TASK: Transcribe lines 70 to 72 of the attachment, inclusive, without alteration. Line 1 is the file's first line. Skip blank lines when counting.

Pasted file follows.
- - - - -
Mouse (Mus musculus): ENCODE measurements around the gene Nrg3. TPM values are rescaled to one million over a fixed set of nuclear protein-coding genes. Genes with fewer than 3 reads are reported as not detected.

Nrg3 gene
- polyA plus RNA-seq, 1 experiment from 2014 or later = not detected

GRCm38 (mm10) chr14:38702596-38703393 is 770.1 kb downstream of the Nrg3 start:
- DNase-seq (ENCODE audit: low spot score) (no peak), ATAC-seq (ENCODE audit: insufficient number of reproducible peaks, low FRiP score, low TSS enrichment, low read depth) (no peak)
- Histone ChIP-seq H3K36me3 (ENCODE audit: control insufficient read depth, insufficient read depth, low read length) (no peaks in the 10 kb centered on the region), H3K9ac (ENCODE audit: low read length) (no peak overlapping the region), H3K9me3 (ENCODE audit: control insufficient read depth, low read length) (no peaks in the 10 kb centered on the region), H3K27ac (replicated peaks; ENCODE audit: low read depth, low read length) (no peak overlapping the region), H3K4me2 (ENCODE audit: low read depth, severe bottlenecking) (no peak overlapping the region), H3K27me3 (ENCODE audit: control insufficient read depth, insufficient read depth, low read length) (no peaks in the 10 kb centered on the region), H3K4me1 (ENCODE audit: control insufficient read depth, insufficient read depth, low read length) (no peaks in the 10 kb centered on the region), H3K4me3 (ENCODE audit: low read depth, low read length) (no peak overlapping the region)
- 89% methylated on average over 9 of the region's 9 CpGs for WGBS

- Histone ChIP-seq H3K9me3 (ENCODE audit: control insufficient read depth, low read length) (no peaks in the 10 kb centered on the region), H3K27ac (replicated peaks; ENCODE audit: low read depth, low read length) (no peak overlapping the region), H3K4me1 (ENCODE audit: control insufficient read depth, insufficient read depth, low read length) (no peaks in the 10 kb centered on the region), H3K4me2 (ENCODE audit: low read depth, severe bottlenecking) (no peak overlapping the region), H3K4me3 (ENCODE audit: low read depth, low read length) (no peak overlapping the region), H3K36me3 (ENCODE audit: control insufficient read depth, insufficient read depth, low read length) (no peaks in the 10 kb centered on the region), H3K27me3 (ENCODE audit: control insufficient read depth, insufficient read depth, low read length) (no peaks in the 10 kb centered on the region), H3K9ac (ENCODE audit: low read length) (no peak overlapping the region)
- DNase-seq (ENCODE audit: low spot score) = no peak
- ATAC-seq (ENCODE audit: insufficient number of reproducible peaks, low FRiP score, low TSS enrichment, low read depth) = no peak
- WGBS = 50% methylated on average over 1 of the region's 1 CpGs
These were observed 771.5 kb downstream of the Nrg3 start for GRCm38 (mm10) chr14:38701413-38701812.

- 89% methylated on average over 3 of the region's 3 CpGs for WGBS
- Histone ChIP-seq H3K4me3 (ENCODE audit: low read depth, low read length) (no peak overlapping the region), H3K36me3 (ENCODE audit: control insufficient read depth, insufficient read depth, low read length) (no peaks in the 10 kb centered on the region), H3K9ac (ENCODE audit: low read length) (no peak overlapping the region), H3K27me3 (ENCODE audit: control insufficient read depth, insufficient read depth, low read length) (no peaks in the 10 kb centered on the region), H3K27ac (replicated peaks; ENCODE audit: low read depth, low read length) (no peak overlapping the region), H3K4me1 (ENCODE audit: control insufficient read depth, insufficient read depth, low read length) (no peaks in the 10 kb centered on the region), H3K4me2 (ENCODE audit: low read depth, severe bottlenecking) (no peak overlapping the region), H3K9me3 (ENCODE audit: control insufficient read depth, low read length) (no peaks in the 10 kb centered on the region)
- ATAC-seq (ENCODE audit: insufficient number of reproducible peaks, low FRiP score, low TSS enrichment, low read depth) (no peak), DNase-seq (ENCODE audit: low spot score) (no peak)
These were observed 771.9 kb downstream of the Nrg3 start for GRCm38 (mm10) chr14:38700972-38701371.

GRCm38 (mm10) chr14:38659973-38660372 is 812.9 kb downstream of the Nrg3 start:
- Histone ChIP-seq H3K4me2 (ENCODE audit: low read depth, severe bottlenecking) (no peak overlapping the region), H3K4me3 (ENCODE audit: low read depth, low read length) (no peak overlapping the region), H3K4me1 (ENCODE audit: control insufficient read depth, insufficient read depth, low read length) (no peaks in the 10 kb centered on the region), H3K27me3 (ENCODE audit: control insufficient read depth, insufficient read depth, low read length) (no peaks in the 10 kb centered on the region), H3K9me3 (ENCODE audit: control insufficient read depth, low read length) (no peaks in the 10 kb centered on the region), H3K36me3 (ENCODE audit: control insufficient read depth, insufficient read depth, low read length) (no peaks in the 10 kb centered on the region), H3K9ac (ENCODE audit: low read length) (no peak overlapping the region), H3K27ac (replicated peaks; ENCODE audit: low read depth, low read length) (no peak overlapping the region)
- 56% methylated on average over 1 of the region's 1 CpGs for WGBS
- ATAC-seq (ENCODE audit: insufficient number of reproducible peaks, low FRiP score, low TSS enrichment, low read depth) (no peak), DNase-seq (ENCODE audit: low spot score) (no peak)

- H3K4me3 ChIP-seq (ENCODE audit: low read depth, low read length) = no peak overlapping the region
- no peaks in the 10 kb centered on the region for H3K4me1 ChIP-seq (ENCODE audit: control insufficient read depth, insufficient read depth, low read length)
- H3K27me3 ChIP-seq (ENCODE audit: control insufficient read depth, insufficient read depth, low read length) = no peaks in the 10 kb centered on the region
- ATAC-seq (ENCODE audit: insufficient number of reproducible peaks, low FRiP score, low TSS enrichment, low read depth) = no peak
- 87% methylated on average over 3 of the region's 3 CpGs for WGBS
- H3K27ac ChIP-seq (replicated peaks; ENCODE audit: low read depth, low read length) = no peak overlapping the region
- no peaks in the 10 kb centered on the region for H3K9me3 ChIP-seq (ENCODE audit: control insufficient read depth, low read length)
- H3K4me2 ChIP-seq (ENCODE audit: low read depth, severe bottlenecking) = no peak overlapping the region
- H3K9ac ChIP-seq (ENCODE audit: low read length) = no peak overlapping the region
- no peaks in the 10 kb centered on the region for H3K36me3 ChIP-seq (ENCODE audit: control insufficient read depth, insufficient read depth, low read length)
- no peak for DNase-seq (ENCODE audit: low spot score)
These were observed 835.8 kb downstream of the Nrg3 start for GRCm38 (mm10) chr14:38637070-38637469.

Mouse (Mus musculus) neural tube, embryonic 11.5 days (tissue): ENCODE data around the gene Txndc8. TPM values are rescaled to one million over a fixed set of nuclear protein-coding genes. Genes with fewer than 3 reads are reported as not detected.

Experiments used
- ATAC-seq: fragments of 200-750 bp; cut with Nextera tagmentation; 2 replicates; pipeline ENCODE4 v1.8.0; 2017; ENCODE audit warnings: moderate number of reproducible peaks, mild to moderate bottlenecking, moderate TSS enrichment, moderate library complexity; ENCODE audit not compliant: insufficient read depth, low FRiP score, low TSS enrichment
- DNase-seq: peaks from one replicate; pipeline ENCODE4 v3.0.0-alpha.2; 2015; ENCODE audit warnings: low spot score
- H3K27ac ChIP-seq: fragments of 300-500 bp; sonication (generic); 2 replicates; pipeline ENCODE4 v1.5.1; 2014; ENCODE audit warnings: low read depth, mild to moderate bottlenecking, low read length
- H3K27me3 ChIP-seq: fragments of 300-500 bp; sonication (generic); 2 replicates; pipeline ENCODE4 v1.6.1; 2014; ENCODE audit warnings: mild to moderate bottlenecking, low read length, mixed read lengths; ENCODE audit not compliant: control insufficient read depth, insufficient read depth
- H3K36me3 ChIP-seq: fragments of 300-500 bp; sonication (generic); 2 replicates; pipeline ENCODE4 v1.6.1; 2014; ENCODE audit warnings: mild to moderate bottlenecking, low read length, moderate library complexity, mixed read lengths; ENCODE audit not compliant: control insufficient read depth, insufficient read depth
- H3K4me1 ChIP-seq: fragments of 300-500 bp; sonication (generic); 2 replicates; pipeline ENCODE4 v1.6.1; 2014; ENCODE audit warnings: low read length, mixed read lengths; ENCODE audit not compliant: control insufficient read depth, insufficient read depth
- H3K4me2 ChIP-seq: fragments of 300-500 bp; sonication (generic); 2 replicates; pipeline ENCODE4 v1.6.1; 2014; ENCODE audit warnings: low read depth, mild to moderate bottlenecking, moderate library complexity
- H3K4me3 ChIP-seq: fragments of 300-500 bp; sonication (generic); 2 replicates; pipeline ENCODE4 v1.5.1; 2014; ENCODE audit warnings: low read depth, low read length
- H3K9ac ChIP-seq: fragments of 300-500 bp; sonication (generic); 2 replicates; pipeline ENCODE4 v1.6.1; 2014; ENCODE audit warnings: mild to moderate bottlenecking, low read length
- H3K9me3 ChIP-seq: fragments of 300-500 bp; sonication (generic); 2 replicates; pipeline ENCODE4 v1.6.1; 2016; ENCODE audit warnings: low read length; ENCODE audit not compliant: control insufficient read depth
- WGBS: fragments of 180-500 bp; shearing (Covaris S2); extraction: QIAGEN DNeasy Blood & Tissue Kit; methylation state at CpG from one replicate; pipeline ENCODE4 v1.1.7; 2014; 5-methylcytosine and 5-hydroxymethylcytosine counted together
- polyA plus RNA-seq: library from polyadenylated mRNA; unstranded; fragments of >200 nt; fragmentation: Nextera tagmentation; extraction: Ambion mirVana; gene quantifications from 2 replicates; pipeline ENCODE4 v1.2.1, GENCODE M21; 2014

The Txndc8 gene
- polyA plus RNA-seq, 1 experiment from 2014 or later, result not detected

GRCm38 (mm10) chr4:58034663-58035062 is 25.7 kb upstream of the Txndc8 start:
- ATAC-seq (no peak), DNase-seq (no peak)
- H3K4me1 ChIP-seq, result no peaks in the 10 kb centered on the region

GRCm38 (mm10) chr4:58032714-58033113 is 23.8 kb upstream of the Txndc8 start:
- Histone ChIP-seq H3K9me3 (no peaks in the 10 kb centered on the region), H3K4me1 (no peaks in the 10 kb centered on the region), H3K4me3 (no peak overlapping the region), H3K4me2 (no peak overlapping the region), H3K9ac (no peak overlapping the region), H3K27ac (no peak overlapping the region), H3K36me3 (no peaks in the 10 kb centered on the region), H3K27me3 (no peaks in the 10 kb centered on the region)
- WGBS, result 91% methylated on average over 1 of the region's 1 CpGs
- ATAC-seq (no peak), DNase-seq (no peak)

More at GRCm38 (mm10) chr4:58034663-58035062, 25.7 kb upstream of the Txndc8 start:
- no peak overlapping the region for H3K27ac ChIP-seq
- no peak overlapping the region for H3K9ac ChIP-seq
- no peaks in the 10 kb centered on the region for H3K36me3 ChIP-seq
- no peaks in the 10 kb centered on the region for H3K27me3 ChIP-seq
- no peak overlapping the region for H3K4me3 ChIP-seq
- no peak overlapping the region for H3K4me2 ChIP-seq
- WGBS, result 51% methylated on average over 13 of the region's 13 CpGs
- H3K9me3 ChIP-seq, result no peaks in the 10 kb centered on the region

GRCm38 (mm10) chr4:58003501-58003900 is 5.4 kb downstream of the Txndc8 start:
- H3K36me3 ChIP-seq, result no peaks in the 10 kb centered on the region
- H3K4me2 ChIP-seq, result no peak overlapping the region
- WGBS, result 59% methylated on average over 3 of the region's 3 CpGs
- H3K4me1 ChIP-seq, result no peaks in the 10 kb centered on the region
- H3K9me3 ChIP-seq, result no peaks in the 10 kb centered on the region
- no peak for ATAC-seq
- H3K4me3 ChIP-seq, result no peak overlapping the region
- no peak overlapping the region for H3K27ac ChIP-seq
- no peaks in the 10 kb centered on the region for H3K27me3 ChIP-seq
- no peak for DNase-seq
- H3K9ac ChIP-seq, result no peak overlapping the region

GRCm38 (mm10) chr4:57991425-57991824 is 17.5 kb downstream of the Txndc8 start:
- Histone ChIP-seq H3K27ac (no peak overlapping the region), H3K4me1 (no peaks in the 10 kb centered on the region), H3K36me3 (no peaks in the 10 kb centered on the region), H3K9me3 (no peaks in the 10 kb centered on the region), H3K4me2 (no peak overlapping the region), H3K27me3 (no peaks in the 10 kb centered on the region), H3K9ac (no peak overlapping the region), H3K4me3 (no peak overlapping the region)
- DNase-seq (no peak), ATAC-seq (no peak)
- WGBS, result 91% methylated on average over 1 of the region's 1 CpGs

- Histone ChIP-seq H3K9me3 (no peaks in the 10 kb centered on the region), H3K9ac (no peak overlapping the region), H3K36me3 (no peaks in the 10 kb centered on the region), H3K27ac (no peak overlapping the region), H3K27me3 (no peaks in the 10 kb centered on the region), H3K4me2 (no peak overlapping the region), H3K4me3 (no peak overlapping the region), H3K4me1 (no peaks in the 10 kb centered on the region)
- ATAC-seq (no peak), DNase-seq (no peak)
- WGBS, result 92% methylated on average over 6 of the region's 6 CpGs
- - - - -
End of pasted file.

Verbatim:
- H3K9me3 ChIP-seq, result no peaks in the 10 kb centered on the region
- no peak for ATAC-seq
- H3K4me3 ChIP-seq, result no peak overlapping the region